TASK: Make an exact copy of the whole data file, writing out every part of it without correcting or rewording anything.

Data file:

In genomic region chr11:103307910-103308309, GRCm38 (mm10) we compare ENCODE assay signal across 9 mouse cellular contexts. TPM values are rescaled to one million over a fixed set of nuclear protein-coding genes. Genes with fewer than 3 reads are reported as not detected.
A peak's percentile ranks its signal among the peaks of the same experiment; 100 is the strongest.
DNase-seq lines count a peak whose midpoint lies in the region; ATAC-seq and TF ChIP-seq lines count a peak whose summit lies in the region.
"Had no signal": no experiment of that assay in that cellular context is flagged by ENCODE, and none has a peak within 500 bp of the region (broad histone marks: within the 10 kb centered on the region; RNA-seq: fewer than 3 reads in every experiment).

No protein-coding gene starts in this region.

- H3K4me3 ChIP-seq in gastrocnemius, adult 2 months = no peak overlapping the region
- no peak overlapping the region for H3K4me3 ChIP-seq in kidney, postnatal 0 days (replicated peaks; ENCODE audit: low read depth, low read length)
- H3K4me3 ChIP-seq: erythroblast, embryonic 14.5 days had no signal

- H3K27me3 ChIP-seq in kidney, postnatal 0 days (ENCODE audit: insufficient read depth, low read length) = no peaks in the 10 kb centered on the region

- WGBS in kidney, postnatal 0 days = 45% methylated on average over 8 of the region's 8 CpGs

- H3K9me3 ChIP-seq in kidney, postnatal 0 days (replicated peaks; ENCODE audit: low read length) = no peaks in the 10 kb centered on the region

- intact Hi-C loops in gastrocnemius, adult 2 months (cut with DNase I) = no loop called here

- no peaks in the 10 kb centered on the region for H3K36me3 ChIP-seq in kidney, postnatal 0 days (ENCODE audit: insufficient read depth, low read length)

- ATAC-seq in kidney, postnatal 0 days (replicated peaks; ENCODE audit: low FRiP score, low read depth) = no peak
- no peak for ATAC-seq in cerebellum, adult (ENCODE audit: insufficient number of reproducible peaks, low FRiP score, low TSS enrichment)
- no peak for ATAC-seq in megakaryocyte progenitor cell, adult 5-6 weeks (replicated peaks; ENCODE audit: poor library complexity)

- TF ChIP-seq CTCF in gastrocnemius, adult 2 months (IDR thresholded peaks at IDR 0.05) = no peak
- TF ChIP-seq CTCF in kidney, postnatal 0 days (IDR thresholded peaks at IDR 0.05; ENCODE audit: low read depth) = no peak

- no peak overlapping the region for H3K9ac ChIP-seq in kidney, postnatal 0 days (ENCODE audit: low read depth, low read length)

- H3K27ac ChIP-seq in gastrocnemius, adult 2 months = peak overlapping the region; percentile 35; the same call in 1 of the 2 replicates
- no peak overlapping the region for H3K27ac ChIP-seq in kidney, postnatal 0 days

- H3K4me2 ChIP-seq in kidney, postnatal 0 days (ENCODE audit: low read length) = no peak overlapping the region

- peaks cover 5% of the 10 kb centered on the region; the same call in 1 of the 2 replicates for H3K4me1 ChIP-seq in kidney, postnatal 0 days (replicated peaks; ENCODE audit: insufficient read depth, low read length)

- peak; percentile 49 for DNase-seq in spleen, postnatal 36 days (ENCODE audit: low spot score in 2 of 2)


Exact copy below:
In genomic region chr11:103307910-103308309, GRCm38 (mm10) we compare ENCODE assay signal across 9 mouse cellular contexts. TPM values are rescaled to one million over a fixed set of nuclear protein-coding genes. Genes with fewer than 3 reads are reported as not detected.
A peak's percentile ranks its signal among the peaks of the same experiment; 100 is the strongest.
DNase-seq lines count a peak whose midpoint lies in the region; ATAC-seq and TF ChIP-seq lines count a peak whose summit lies in the region.
"Had no signal": no experiment of that assay in that cellular context is flagged by ENCODE, and none has a peak within 500 bp of the region (broad histone marks: within the 10 kb centered on the region; RNA-seq: fewer than 3 reads in every experiment).

No protein-coding gene starts in this region.

- H3K4me3 ChIP-seq in gastrocnemius, adult 2 months = no peak overlapping the region
- no peak overlapping the region for H3K4me3 ChIP-seq in kidney, postnatal 0 days (replicated peaks; ENCODE audit: low read depth, low read length)
- H3K4me3 ChIP-seq: erythroblast, embryonic 14.5 days had no signal

- H3K27me3 ChIP-seq in kidney, postnatal 0 days (ENCODE audit: insufficient read depth, low read length) = no peaks in the 10 kb centered on the region

- WGBS in kidney, postnatal 0 days = 45% methylated on average over 8 of the region's 8 CpGs

- H3K9me3 ChIP-seq in kidney, postnatal 0 days (replicated peaks; ENCODE audit: low read length) = no peaks in the 10 kb centered on the region

- intact Hi-C loops in gastrocnemius, adult 2 months (cut with DNase I) = no loop called here

- no peaks in the 10 kb centered on the region for H3K36me3 ChIP-seq in kidney, postnatal 0 days (ENCODE audit: insufficient read depth, low read length)

- ATAC-seq in kidney, postnatal 0 days (replicated peaks; ENCODE audit: low FRiP score, low read depth) = no peak
- no peak for ATAC-seq in cerebellum, adult (ENCODE audit: insufficient number of reproducible peaks, low FRiP score, low TSS enrichment)
- no peak for ATAC-seq in megakaryocyte progenitor cell, adult 5-6 weeks (replicated peaks; ENCODE audit: poor library complexity)

- TF ChIP-seq CTCF in gastrocnemius, adult 2 months (IDR thresholded peaks at IDR 0.05) = no peak
- TF ChIP-seq CTCF in kidney, postnatal 0 days (IDR thresholded peaks at IDR 0.05; ENCODE audit: low read depth) = no peak

- no peak overlapping the region for H3K9ac ChIP-seq in kidney, postnatal 0 days (ENCODE audit: low read depth, low read length)

- H3K27ac ChIP-seq in gastrocnemius, adult 2 months = peak overlapping the region; percentile 35; the same call in 1 of the 2 replicates
- no peak overlapping the region for H3K27ac ChIP-seq in kidney, postnatal 0 days

- H3K4me2 ChIP-seq in kidney, postnatal 0 days (ENCODE audit: low read length) = no peak overlapping the region

- peaks cover 5% of the 10 kb centered on the region; the same call in 1 of the 2 replicates for H3K4me1 ChIP-seq in kidney, postnatal 0 days (replicated peaks; ENCODE audit: insufficient read depth, low read length)

- peak; percentile 49 for DNase-seq in spleen, postnatal 36 days (ENCODE audit: low spot score in 2 of 2)